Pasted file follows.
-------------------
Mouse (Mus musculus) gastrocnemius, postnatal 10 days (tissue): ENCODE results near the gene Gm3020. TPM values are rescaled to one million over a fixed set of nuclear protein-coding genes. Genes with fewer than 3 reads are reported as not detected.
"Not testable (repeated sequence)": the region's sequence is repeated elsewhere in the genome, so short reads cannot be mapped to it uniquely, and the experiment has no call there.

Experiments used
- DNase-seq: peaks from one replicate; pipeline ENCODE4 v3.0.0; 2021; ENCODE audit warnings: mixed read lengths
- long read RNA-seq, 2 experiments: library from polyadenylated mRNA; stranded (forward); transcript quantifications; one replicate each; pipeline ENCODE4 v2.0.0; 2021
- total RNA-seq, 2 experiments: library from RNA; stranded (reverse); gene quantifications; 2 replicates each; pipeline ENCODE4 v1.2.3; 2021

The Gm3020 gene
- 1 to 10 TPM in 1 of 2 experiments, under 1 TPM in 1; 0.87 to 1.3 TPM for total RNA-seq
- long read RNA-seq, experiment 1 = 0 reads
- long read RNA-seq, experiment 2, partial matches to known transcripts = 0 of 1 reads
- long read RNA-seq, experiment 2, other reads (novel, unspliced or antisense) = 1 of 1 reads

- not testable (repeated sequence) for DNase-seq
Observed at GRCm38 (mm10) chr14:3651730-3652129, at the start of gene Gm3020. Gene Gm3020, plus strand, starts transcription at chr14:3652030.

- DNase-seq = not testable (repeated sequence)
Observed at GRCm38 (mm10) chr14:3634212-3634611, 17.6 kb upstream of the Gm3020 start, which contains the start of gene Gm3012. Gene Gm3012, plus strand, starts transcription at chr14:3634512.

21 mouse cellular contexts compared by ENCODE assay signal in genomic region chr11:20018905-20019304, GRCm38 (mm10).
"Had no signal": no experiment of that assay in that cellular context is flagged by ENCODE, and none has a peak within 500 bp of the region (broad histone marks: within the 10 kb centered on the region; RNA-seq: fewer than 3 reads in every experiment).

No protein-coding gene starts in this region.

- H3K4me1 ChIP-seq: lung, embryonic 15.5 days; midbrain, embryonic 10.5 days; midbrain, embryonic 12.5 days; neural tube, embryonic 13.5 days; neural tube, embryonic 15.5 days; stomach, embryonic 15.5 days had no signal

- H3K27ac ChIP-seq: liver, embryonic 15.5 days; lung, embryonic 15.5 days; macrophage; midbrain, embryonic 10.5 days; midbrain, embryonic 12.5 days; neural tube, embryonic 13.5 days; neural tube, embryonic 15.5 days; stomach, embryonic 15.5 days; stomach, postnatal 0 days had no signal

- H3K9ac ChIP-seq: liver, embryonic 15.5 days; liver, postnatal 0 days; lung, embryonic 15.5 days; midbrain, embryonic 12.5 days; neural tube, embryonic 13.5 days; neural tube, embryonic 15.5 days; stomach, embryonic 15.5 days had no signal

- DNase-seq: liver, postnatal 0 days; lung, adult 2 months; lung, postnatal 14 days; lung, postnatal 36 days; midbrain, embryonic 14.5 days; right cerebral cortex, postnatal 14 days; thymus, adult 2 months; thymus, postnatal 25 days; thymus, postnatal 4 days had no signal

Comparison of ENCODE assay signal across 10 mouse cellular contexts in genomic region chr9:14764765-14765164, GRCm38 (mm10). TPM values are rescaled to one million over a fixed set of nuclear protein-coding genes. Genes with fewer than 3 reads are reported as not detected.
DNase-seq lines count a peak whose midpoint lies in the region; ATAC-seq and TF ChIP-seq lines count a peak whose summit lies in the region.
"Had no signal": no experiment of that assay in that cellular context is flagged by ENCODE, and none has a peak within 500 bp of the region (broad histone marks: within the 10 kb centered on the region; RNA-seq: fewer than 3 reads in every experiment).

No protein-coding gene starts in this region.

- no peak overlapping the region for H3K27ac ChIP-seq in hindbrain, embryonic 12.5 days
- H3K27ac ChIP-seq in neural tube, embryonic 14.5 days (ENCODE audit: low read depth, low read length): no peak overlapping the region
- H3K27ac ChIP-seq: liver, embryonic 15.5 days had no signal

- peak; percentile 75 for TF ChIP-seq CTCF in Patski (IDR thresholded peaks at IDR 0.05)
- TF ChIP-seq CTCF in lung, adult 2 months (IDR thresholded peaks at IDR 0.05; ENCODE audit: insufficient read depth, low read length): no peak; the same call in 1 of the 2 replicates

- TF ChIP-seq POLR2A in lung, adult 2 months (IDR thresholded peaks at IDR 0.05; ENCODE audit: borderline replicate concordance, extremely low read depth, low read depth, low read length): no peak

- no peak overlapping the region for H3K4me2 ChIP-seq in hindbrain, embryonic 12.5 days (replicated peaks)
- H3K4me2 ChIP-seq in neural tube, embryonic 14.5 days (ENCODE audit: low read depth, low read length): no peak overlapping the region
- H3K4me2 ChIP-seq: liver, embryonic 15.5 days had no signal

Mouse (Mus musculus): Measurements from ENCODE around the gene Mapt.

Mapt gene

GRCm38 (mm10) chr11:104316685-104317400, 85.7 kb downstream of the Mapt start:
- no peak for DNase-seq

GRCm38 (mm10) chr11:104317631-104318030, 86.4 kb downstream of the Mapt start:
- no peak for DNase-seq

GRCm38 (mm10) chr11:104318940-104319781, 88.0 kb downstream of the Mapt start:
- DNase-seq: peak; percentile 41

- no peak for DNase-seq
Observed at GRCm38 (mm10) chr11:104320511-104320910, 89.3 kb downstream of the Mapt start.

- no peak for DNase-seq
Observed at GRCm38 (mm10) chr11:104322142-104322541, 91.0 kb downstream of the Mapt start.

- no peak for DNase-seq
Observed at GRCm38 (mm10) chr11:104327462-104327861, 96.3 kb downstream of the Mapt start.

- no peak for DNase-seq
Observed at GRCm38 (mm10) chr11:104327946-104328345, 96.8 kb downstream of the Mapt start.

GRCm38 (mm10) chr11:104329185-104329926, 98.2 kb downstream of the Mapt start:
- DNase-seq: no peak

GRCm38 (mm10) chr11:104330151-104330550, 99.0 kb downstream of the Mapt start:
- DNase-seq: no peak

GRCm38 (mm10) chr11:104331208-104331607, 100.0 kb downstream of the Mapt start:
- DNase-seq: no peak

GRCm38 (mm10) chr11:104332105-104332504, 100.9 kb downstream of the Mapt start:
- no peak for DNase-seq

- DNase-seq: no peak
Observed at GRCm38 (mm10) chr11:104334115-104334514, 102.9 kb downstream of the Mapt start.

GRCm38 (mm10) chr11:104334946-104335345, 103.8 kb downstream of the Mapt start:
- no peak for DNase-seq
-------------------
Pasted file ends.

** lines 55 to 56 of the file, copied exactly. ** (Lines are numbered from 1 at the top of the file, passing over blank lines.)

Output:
- DNase-seq: no peak

GRCm38 (mm10) chr11:104331208-104331607, 100.0 kb downstream of the Mapt start: